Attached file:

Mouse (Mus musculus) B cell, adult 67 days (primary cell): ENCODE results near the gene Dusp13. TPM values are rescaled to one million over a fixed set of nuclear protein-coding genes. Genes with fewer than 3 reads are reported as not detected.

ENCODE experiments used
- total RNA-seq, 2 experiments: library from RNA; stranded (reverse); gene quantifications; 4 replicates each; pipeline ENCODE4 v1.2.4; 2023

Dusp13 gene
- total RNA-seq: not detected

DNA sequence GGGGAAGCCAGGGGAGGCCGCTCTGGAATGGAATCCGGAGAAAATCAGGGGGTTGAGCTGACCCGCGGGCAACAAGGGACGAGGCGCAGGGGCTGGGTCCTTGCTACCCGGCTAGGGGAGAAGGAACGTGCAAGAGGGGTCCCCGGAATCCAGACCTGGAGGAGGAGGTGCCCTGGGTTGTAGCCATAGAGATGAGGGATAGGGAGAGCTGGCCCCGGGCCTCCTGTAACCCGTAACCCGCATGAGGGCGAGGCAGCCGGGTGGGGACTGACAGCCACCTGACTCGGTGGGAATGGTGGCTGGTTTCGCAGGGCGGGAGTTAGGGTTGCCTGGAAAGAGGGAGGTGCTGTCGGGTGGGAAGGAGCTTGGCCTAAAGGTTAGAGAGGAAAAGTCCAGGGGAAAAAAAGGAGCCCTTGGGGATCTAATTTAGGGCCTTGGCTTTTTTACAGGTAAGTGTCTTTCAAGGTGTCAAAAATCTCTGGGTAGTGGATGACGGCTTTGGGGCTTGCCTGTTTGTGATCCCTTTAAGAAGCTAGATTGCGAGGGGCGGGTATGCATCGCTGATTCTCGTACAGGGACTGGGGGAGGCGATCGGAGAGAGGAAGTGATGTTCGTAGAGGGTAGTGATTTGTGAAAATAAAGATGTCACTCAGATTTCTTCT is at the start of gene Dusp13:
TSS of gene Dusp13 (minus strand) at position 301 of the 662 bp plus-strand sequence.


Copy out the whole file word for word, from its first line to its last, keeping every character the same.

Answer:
Mouse (Mus musculus) B cell, adult 67 days (primary cell): ENCODE results near the gene Dusp13. TPM values are rescaled to one million over a fixed set of nuclear protein-coding genes. Genes with fewer than 3 reads are reported as not detected.

ENCODE experiments used
- total RNA-seq, 2 experiments: library from RNA; stranded (reverse); gene quantifications; 4 replicates each; pipeline ENCODE4 v1.2.4; 2023

Dusp13 gene
- total RNA-seq: not detected

DNA sequence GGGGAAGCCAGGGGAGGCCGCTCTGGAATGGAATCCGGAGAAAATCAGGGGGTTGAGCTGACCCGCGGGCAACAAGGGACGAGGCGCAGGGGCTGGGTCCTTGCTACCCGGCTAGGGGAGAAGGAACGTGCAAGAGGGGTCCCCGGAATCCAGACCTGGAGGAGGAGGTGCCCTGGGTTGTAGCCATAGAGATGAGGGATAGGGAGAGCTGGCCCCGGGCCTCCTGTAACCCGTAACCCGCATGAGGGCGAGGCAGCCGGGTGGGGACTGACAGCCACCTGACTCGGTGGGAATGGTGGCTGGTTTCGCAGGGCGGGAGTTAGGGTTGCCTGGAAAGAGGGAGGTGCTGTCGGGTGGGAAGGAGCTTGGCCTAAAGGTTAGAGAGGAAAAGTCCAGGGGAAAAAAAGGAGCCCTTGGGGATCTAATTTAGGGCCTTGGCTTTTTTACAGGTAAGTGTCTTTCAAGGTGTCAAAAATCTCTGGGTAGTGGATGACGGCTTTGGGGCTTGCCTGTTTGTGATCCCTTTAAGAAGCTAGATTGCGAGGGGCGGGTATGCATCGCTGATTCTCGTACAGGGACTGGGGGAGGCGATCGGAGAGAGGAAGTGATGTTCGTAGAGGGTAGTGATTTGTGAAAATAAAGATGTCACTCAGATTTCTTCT is at the start of gene Dusp13:
TSS of gene Dusp13 (minus strand) at position 301 of the 662 bp plus-strand sequence.